At Shiksha Sadan Secondary School in Biratnagar, a group of friends are chatting about their experience of the Rupantaran skills development programme.
At Shiksha Sadan Secondary School in Biratnagar - 6, a group of friends are chatting about their experience of the Rupantaran skills development programme they have recently completed. At 16 and 17 of age two of the girls are sisters.
Chandani Thakur, the eldest of the sisters exclaims enthusiastically “I didn’t know that we should not get married before the age of 20 because everyone around me was getting married when I became a teenager. Even my mom used to tell me to be ready to get married.” Although child marriage has declined in the past two decades Nepal still has one of the highest rates in South Asia. Of women aged between 20–24 years, 22 percent were married or in union, before they had reached the age of 18. Three percent were married before the age of 15.
She continues “now that situation has changed for me and what I learnt in the Rupantaran course has taught me a lot about things like our rights as children to play and not to be married off at an early age. I am more confident and braver now, and I can communicate effectively with my mother. My brothers used to tease me at home, but now I am able to fight back.”
The 10-week course is part of a package that includes pastoral care and mentoring in small groups for adolescents to develop new sets of practical skills and build social capital increasing their individual and collective agency to experience healthier, safer and more empowered transitions to adulthood.
Another big change the girls have seen is that neither is being pressured into marriage by their mother, as in many other cases, who is fully supportive of their ambitions. Their mother explains “I want to make sure my daughters receive an education and are independent.” She continues “everyone told them to just attend primary education, and that would be sufficient to run a household, because that’s all that was expected from them. Despite this, they have found their voices and are able to make choices about their futures.” The girls also learnt about their rights to play outdoors, to be treated with respect by their parents, and the right to be treated equally as the boys that has helped them negotiate with their mother and siblings.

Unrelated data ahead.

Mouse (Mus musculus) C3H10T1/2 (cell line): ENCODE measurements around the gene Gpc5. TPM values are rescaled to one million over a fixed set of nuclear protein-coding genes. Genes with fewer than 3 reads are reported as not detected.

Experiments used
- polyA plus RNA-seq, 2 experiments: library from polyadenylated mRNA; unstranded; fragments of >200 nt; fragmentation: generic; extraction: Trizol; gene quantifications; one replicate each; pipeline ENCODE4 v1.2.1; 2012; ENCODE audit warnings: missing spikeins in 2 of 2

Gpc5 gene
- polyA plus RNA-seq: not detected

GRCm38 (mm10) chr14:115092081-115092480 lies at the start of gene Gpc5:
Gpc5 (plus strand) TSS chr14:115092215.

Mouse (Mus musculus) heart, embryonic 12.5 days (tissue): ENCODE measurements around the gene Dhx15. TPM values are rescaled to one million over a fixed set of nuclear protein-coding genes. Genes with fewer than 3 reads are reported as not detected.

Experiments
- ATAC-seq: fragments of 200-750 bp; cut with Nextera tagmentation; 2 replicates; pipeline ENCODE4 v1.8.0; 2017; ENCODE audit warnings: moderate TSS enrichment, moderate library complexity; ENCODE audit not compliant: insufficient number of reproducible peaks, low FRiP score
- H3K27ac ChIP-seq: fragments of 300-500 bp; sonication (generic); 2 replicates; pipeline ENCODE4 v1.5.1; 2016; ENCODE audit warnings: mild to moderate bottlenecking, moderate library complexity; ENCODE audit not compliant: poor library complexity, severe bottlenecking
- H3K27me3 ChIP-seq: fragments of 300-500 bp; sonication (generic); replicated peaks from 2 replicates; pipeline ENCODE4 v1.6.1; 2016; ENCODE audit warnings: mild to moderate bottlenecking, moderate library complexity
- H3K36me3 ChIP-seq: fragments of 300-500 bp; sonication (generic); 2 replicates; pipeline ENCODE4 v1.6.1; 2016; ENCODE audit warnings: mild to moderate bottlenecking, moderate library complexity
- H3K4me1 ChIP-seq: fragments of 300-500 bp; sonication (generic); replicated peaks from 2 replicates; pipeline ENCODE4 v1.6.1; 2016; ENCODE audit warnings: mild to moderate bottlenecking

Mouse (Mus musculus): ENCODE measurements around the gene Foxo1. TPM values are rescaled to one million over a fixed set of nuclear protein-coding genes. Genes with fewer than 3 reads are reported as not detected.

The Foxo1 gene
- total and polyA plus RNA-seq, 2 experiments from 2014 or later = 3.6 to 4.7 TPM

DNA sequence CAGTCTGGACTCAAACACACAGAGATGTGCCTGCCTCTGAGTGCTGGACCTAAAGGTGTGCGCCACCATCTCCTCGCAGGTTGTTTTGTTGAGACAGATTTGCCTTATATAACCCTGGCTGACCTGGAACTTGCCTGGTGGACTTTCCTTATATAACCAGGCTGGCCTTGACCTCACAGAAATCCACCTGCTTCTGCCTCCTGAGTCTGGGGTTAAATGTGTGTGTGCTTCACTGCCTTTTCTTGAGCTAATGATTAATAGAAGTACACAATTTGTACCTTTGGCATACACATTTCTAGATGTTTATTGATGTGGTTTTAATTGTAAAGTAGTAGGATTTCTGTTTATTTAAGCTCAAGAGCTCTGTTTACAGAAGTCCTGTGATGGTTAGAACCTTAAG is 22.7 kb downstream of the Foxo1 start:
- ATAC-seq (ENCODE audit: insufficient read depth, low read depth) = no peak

Chandani also says that “the restrictions that my mom placed on us are slowly being removed, as we have built more trust, among each other. She was able to explain to her mother the importance she places on completing her education and being financially independent as a person before getting married. The girls continue “we used to think our mothers knew better because they were older. But we have learnt to talk with our mother about things like child marriage and how it is harmful as well as the other issues we discussed in the sessions.”
The girls also made new friends at the sessions that included boys and after an initial period where boys would disrupt classes girls increasingly took the initiative. Chandani explains “the classes were mixed. The boys would tease us at times and be very naughty, but Rupantaran taught them how to behave! They all now behave, and if not, then we girls put the boys in their place!”
Like many adolescents in Nepal these bright young girls have glamorous role models that are stars of the Bollywood film and music industry. Although their ambitions to become public sector professionals in the future may not be in the spotlight of celebrity, they are developing into young adults able to fulfil their dreams with self-belief and a sense of agency which is inspirational to their mothers and peers in the school.